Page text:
Fourth-and-one 'go' was the right call

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Fourth-and-one 'go' was the right call

Would you have taken the three points or called Michael Bushs number for that half-yard at the Seattle 15 in the second quarter of the Bears 20-17 overtime loss to the Seahawks?

Lovie Smith himself argued both sides of the decision after the game, that his head-coach call really hurt his team but later that hed probably go for it again.

If youre already a Lovie-hater, he was an idiot. If youre not, and judging from the stadium reaction when it was evident that the Bears were going to go for it, the go call would have been widely seconded, then it made sense.

Its actually why the Bears spent a lot of money for Bush. And fold these elements into the discussion:

Smith and the Bears had a chance to sustain a drive that was on the way to a second touchdown and 14-0 lead. The offense had a dagger in its hand;

The Bears had called six running plays previously on that possession. After a no-gain by Matt Forte, the next five all had produced positive yardage;

In Bush, the Bears have a back that had converted seven of nine third-and-ones this season, and four of whose five rushing touchdowns have been for one yard. Put another way, this someone whose specialty is getting a single yard when opponents are most ramped up not to let him get one.

In addition, Smith likely factored in the fact that even not picking up the first down was to give Seattle the football at its own 15. He was putting the situation in the hands of both his offense and defense.

Pick a gaffe, any gaffe

How many plays cost the Bears that game? How about any of these:

- Major Wright not intercepting the deep throw to Sidney Rice just after the two-minute warning;

- Earl Bennett getting turned around and bobbling away what would have been a 62-yard touchdown pass in the first half;

- The 11-yard Russell Wilson completion on third-and-14, which was followed by a seven-yard completion on fourth down and a 27-yard throw to Sidney Rice the play before the go-ahead touchdown.

- (your choice here).

Sick bay: some potential lost time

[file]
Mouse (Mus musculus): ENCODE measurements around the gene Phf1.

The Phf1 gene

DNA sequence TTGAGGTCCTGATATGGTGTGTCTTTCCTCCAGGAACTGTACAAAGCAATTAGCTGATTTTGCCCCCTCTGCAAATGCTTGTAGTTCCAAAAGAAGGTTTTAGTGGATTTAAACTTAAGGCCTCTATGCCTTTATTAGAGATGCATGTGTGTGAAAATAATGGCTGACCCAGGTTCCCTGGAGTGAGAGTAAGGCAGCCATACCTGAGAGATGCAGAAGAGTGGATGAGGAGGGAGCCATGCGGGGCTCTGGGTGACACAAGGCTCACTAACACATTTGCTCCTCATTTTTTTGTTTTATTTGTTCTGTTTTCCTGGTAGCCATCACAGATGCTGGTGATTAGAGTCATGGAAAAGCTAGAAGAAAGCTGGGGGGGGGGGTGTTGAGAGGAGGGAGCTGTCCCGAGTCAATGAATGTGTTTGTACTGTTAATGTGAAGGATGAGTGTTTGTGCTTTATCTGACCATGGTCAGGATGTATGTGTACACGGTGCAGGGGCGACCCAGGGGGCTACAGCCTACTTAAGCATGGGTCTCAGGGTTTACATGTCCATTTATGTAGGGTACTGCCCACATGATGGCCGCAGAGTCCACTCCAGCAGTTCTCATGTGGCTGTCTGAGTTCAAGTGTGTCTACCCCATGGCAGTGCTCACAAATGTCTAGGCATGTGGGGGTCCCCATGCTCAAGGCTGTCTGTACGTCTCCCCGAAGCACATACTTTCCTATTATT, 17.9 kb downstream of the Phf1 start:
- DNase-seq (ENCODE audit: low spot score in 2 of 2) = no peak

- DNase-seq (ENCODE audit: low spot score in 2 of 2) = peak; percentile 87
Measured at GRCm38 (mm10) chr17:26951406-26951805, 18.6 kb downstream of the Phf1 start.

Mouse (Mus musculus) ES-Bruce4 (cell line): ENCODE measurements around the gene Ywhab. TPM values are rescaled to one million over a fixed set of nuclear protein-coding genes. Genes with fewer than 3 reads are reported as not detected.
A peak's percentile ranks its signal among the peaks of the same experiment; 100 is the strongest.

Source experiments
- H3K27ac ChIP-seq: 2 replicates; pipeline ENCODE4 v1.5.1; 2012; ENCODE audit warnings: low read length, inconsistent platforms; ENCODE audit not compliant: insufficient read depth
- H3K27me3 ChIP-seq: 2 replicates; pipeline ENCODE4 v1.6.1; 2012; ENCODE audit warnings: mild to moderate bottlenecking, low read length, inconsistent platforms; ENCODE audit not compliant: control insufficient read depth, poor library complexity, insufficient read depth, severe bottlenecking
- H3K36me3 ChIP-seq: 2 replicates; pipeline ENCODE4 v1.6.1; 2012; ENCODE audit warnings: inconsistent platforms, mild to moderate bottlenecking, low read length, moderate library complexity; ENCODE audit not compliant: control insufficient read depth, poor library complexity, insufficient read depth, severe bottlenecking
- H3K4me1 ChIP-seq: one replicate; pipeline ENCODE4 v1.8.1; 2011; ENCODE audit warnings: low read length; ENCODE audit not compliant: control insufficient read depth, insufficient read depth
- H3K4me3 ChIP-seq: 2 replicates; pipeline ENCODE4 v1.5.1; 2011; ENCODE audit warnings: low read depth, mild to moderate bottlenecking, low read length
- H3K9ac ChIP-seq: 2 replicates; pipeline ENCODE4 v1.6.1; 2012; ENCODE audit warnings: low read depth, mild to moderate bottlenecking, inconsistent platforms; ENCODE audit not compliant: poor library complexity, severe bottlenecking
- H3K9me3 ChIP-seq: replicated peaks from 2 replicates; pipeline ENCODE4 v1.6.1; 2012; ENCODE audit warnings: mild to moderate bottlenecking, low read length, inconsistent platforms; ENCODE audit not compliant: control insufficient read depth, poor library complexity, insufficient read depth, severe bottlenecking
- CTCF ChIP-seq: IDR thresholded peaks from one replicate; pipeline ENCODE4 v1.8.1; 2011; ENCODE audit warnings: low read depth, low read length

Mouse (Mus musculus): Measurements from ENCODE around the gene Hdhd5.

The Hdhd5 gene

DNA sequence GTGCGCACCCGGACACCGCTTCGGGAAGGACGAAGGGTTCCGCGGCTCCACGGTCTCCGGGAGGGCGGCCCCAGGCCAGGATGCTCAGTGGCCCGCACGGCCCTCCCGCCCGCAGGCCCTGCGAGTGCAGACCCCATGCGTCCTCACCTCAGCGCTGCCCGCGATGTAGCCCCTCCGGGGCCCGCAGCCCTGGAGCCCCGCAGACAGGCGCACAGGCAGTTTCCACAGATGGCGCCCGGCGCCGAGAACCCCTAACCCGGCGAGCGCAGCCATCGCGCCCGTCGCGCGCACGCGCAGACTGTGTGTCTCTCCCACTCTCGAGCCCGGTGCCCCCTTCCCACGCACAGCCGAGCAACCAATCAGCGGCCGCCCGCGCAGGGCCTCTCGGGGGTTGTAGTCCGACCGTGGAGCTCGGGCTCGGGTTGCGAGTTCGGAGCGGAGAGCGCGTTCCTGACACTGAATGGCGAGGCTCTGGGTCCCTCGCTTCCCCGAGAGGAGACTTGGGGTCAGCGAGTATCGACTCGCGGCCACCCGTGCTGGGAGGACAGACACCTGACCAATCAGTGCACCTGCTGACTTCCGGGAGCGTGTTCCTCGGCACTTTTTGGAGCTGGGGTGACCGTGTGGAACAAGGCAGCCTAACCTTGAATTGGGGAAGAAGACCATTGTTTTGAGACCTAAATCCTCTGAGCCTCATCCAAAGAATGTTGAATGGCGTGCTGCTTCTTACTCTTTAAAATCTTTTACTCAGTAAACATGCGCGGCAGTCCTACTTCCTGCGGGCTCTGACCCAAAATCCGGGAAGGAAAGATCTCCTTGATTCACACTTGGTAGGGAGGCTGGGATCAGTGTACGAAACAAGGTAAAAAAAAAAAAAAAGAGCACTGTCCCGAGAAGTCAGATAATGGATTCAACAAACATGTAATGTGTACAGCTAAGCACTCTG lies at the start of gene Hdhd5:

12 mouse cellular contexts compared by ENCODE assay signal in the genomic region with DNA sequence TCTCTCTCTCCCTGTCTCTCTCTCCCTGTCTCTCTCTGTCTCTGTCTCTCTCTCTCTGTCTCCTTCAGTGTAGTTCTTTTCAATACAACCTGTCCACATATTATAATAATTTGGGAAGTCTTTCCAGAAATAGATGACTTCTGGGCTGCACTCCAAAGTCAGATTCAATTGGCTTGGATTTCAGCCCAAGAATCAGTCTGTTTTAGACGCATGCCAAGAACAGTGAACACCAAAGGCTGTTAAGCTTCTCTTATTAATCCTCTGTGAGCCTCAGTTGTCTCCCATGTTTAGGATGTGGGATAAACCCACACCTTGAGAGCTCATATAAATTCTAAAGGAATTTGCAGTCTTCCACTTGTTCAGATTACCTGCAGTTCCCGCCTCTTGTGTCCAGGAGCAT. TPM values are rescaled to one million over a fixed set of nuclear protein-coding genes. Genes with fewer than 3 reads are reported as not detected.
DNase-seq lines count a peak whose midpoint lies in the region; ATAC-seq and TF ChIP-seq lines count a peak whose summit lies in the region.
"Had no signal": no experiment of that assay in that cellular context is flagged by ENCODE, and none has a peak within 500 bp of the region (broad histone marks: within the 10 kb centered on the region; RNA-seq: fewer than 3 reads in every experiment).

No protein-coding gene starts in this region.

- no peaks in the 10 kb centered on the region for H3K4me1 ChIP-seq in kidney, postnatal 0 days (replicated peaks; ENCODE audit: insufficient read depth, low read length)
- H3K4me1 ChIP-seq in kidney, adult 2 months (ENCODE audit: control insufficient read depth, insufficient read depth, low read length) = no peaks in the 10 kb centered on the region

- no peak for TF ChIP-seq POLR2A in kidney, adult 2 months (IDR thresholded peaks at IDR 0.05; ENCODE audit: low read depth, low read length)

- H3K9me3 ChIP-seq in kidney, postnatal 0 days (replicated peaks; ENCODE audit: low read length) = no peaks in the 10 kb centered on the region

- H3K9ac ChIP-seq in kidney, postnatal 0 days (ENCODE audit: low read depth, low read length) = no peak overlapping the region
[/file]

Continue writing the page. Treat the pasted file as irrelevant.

As devastating as the sick bay looked after last weeks win over Minnesota, the losses against Seattle may prove every bit as serious.

All but receiver Devin Hester (concussion) and guards Lance Louis (knee, IR) and Chris Spencer (knee) were able to play against the Seahawks.

But receiver Earl Bennett went out Sunday with a concussion, and Hester and Jay Cutler were held out of the next game with their head injuries.

Cornerback Tim Jennings did not get up after a monumental collision with 240-pound fullback Michael Robinson in overtime. He will have an MRI exam on Monday but even a bruised shoulder typically will cost him no less than a game.

Brian Urlacher was sidelined a couple plays after Jennings when he felt a hamstring problem. Exact severity also will not be apparent until further evaluation.

Safety Chris Conte had to leave the game due to illness in the first quarter but is unlikely to be at risk of lost playing time next Sunday in Minnesota.

Tim Anderson's birthday present from home plate umpire was first major-league ejection

Tim Anderson's birthday present from home plate umpire was first major-league ejection

On his 24th birthday, Tim Anderson’s present from home plate umpire Jim Wolf was his first major-league ejection.

In the fifth inning of the White Sox 3-0 loss to the Oakland Athletics, Anderson fouled off a pitch that landed in the opposing batter’s box. But A’s catcher Bruce Maxwell picked it up in what was ruled to be fair territory and threw the ball to first for the out.

Anderson pleaded his case saying the ball went foul. Wolf agreed, according to Anderson, which only further confused the White Sox shortstop.

“I told him that was BS,” Anderson said. “And he tossed me.”

Anderson said that he was surprised to be ejected so fast. So was manager Rick Renteria, who was thrown out moments after Anderson.

“I don’t want to get in trouble,” Renteria said. “The players having emotion, they are battling. I just think we need to grow a little thicker skin.”

Anderson said that he was appreciative of his manager coming to his defense.

“He kinda had a point and let me know he had my back,” Anderson said of Renteria. “Speaks a lot of him.”

A day after scoring nine runs on 18 hits, the White Sox failed to generate any offense on Friday. The team’s best chance came in the ninth inning.

But with runners at the corners and two outs, Matt Davidson put a good rip on the ball to center field, only to fly out at the warning track.

Anderson and Renteria were watching the game together in the clubhouse, and both believed the White Sox had tied the ballgame.

“We all jumped up and were excited but it kind of fell short,” Anderson said.

White Sox Talk Podcast: Exclusive interview with Mark Buehrle

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USA TODAY

White Sox Talk Podcast: Exclusive interview with Mark Buehrle

On the latest edition of the White Sox Talk Podcast, Chuck Garfien goes 1-on-1 with the star of the weekend, Mark Buehrle.

Buehrle tells an absolutely amazing bachelor party story and discloses why he wore No. 56.

Take a trip down memory lane and listen to the White Sox Talk Podcast here